Banks regularly breach data rules claims group

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The Independent Online

Britain's biggest banks appear to be breaching data protection rules "with alarming regularity", a consumer group has said.

Which? Money said during the year to the end of August 2010, 515 complaints were lodged with the Information Commissioner's Office (ICO) about possible data protection breaches by the country's eight largest banks and building societies in which the ICO thought it was likely the company concerned had broken the rules.

But the consumer group, which obtained the data through a freedom of information request, said with only 13% of consumers having heard of the ICO, the number of breaches that were actually reported could be just the "tip of the iceberg".

Barclays was found to have the highest level of suspected breaches at 116 complaints, followed by Lloyds TSB, which is owned by the part-nationalised Lloyds Banking Group, at 114 and Santander at 103.

More than half of the complaints arose as a result of the banks failing to provide customers with proper copies of the data they held on them.

Other potential breaches included banks holding inaccurate data about customers, staff failing to follow security measures and the disclosure of data to third parties.

Richard Lloyd, executive director of Which?, said: "Banks and building societies hold incredibly sensitive information and the impact on customers can be serious if they mishandle it, from affecting credit ratings to leaving people open to fraud.

"Consumers who suffer financial loss or stress as a result of data mismanagement by firms should be entitled to compensation.

"Regulators need to impose much tougher sanctions on firms who are lax with people's data as the message clearly isn't getting through."

The group also found evidence that the way banks and other financial services firms handled data was getting worse.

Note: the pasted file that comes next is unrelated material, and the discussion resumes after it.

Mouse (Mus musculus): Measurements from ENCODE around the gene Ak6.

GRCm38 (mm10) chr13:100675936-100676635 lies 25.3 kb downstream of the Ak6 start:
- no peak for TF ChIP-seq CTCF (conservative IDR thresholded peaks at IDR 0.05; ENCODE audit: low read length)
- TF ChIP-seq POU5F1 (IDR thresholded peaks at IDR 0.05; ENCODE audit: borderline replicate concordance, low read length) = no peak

It said that while data-related complaints against other organisations, such as local authorities and HM Revenue & Customs, were going down, the number of complaints made against financial services companies rose to 1,173 in 2009, up from 1,060.

A Barclays spokeswoman said: "Barclays takes its data protection responsibilities very seriously - we have no greater priority than the security of our customers' money and personal information.

"Which?'s numbers represent assessments, not breaches. For half of the assessments in the period mentioned, we demonstrated we were compliant and the majority of those upheld were in relation to subject access requests - not breaches of data security as such.

"Whenever there is a threat of a data breach we ensure we alert the ICO, Financial Services Authority and our customers and do everything we can to minimise the risk."

A Santander spokesman said: "Santander has a legal obligation to protect customer data and it can't be stressed enough the considerable lengths we go to and measures we employ to protect customer data.

"In the very small number of instances where customers believe something has gone wrong - the Which? investigation found 103 complaints against Santander out of a customer base in the UK of 25 million people - we will look at these in detail to see what has happened."

The British Bankers' Association said: "Many of the cases referred to by Which? are not security breaches at all, but are cases where customers have disputed the information contained on their records or allege that banks have not provided all the personal data they are entitled to receive about themselves under the Data Protection Act, and the Commissioner has been asked to investigate.

"Growing numbers of cases stem from claims handling companies, which dispute their customers' records in order to try to strike out credit agreements.

"All of the UK's banks take data privacy extremely seriously. All complaints are fully and immediately investigated and remedial action taken where necessary to ensure no harm comes to any customer."

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